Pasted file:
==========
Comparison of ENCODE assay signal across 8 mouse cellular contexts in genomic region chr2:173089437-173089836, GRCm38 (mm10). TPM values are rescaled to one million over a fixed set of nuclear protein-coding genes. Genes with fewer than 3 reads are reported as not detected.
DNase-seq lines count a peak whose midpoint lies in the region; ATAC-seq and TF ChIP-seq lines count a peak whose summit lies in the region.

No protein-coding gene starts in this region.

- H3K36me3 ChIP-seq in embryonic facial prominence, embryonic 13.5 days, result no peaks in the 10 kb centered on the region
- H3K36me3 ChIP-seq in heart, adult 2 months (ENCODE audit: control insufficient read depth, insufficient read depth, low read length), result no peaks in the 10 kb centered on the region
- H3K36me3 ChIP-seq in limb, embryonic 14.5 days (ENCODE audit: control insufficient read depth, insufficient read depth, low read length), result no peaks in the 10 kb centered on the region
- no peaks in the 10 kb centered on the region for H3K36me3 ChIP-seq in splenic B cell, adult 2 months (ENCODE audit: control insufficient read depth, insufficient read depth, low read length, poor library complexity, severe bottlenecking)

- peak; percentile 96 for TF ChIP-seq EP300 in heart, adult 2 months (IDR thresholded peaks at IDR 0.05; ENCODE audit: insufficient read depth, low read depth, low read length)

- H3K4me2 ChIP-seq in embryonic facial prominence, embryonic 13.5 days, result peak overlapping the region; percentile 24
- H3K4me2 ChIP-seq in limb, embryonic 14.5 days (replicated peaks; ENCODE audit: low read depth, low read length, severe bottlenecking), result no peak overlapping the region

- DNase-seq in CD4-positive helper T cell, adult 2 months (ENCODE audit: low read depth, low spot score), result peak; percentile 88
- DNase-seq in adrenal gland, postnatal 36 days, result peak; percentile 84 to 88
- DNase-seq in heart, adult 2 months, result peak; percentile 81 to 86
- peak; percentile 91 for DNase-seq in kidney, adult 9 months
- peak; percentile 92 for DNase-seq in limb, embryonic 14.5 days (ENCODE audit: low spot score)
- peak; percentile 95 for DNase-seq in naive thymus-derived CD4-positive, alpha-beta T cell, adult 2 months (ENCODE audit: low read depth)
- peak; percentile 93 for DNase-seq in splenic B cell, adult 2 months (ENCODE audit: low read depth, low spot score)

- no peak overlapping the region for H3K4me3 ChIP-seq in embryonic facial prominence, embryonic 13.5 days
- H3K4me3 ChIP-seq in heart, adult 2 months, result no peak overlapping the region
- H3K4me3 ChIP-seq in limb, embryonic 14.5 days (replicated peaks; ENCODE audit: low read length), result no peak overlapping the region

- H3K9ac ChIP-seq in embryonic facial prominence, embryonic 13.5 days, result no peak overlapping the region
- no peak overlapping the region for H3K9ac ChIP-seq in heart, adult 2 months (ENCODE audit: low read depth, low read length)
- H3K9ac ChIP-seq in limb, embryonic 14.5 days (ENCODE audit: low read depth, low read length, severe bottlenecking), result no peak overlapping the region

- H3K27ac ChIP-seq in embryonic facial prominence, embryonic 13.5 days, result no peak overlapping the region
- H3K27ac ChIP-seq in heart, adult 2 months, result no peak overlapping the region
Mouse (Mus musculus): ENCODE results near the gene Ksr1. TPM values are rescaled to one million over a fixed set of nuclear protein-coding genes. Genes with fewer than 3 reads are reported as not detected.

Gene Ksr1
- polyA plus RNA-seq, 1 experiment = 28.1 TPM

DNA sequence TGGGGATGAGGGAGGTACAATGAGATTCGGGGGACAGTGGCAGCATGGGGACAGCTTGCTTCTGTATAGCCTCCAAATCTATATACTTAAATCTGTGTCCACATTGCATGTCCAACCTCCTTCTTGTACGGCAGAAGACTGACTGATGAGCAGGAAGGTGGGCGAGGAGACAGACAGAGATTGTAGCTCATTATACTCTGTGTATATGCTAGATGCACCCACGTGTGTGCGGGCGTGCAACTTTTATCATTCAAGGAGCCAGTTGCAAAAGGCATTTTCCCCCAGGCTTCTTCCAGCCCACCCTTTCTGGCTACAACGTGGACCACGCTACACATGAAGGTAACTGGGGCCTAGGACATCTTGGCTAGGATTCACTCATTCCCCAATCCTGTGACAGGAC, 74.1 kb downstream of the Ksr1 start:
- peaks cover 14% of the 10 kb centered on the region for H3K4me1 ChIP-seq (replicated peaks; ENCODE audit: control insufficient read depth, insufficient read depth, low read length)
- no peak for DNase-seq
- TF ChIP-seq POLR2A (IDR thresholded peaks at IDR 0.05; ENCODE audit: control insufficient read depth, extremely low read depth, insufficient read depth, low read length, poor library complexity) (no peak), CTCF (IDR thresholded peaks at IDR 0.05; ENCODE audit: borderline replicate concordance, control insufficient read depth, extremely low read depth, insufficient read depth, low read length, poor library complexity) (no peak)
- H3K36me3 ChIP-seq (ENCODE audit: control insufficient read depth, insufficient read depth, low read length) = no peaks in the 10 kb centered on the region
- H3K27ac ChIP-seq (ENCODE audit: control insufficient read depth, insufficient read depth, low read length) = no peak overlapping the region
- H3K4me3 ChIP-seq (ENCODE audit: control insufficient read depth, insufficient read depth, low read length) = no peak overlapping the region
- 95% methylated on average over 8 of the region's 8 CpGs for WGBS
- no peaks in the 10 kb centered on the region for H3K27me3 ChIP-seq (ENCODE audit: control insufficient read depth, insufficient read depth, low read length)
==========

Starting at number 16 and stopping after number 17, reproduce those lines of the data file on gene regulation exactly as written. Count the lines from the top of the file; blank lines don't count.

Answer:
- peak; percentile 95 for DNase-seq in naive thymus-derived CD4-positive, alpha-beta T cell, adult 2 months (ENCODE audit: low read depth)
- peak; percentile 93 for DNase-seq in splenic B cell, adult 2 months (ENCODE audit: low read depth, low spot score)